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At home with RIBAJ – and Covid-19

Hugh Pearman

Even while we're in coronavirus lockdown, RIBA Journal is still on its way – from our houses to yours – looking at how practitioners, students and the furloughed are coping with this strange new world

May 2020 is the first issue of the RIBA Journal in its 127-year history to be written, edited, designed and proof-read entirely from our homes. You know why. Please make allowance for any glitches, and for delays outside our control. Downstream of us on the way to you are printers, distributors, and the Royal Mail. Plus of course many members are registered at their office rather than their home addresses and are, like us, now at home. 

So we have an alternative for you. As well as our usual frequently-updated service online at, which has all the material that appears in print plus much more, you’ll find full pdf versions of the print version of the magazine too. Just go to and click on the relevant month. We’ll put the latest issue up as soon as we can. 

It is starting to feel almost normal to work this way, so long as the design work continues, and there’s the rub. Articles in the ‘Intelligence’ section this issue tackle the way practices and students are coping – again, find more both at and at the RIBA’s Covid-19 hub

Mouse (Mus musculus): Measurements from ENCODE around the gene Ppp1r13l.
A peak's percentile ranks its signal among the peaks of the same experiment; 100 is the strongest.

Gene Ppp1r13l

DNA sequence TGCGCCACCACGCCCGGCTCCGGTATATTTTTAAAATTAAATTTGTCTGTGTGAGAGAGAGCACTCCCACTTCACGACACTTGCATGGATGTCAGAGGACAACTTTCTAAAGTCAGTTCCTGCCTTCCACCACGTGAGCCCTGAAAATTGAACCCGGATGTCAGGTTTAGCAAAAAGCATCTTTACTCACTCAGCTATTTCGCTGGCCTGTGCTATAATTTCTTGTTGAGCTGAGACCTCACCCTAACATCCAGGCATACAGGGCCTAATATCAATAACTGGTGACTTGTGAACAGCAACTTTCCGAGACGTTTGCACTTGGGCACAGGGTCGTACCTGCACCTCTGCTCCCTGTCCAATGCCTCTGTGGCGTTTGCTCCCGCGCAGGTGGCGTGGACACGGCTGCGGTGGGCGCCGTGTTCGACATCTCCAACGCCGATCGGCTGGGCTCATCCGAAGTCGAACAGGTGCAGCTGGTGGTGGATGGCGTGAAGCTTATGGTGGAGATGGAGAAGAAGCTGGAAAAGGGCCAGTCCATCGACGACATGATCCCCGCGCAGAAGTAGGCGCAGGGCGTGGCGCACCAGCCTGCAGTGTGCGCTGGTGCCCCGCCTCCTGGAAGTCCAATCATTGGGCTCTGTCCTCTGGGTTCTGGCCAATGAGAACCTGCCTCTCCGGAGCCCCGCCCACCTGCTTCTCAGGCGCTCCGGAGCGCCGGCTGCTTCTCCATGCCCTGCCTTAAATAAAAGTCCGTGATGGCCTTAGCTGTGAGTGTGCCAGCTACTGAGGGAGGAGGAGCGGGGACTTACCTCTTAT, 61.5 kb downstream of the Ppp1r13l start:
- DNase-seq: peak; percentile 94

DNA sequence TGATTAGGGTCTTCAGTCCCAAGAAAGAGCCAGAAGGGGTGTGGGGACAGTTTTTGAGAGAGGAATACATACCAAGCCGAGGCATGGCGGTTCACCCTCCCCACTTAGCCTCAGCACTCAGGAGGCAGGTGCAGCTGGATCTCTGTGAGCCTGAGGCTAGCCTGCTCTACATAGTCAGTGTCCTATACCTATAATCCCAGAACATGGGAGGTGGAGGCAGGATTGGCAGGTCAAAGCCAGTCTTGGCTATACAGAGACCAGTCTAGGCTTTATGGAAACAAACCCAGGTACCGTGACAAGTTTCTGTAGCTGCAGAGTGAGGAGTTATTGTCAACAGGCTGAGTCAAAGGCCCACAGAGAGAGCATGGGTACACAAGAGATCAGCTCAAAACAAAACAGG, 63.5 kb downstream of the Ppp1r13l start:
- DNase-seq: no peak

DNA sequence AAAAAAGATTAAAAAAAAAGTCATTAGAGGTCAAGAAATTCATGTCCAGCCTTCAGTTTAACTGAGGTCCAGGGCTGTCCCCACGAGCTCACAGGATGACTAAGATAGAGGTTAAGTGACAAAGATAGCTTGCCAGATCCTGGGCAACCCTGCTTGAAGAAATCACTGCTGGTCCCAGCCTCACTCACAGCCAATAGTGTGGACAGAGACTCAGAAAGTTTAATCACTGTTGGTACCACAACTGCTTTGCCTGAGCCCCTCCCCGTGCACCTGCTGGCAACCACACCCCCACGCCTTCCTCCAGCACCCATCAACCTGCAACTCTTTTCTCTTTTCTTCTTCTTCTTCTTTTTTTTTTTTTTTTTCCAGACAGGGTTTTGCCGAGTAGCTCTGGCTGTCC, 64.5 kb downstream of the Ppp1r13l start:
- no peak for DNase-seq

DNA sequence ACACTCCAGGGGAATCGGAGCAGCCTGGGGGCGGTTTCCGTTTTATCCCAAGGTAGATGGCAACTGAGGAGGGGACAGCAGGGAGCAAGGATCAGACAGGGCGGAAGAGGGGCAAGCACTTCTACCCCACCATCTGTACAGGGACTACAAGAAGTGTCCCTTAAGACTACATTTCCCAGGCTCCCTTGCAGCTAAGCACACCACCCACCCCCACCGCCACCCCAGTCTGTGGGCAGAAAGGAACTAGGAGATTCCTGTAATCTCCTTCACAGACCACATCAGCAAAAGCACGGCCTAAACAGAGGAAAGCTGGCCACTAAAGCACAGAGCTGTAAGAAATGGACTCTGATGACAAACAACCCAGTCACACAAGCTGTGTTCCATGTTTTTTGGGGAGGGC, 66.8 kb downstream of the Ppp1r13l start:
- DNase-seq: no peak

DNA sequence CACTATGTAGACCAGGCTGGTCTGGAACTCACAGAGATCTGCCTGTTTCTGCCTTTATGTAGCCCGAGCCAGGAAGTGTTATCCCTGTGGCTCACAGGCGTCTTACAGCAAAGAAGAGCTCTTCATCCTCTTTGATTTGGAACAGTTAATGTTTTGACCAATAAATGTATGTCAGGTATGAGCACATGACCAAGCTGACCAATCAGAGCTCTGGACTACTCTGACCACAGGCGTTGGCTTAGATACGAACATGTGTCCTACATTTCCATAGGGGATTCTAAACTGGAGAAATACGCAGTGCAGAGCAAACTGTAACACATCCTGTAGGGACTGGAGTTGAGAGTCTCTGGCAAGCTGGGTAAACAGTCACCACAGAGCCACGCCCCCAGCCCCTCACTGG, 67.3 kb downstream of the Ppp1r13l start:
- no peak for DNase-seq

Remember those old science fiction films where the crew on the spaceship, moonbase or wherever gather round a screen to talk to those back on earth? It’s like that except that in this world of virtual meetings there is no central hub. Moonbase talks to Marsbase talks to Starbase: in this scenario Earth has been temporarily abandoned. The dispersed institution, long mooted, becomes actuality. 

This makes sense up to a point: it is members, not the building, that make any member organisation. But it soon becomes clear why this is not the normal model, just as it isn’t for most practices. People need to meet. You need to discuss ideas and strategies. There are central facilities. Virtual design and planning sessions can take things only so far: designs can be approved, but eventually – assuming finance remains – comes the need to build. Contractors can’t work from home. 

War work is ‘a combination of Organisation and Improvisation.’ That is almost a description of our Nightingale emergency hospitals

This is very different from a war, with different responses required. Even so there are some parallels. During the Second World War architects again found themselves with very little work. All most of them could do, if they were not serving in the military, was to plan for the peace. War work, said RIBA honorary secretary Michael Waterhouse in the summer of 1943, was mostly not architecture. ‘I am tempted to define it as a combination of Organisation and Improvisation.’ That is almost a description of the birth of our Nightingale emergency hospitals during the present crisis. It’s architecture, Jim, but not as we know it. 

What will the equivalent of the peace be like, once the virus retreats and we can gather together again? I’ll make no predictions, but a restarted economy will still need to build: and building can help restart the economy. 

Meanwhile, architecture does not have to be built to exist, as our Eye Line drawing competition proves year after year. Whether you are a practitioner or a student, now is the time to enter. Go to Deadline Monday June 8. Let this year be the best yet for the art of the architectural image. Good luck, everyone.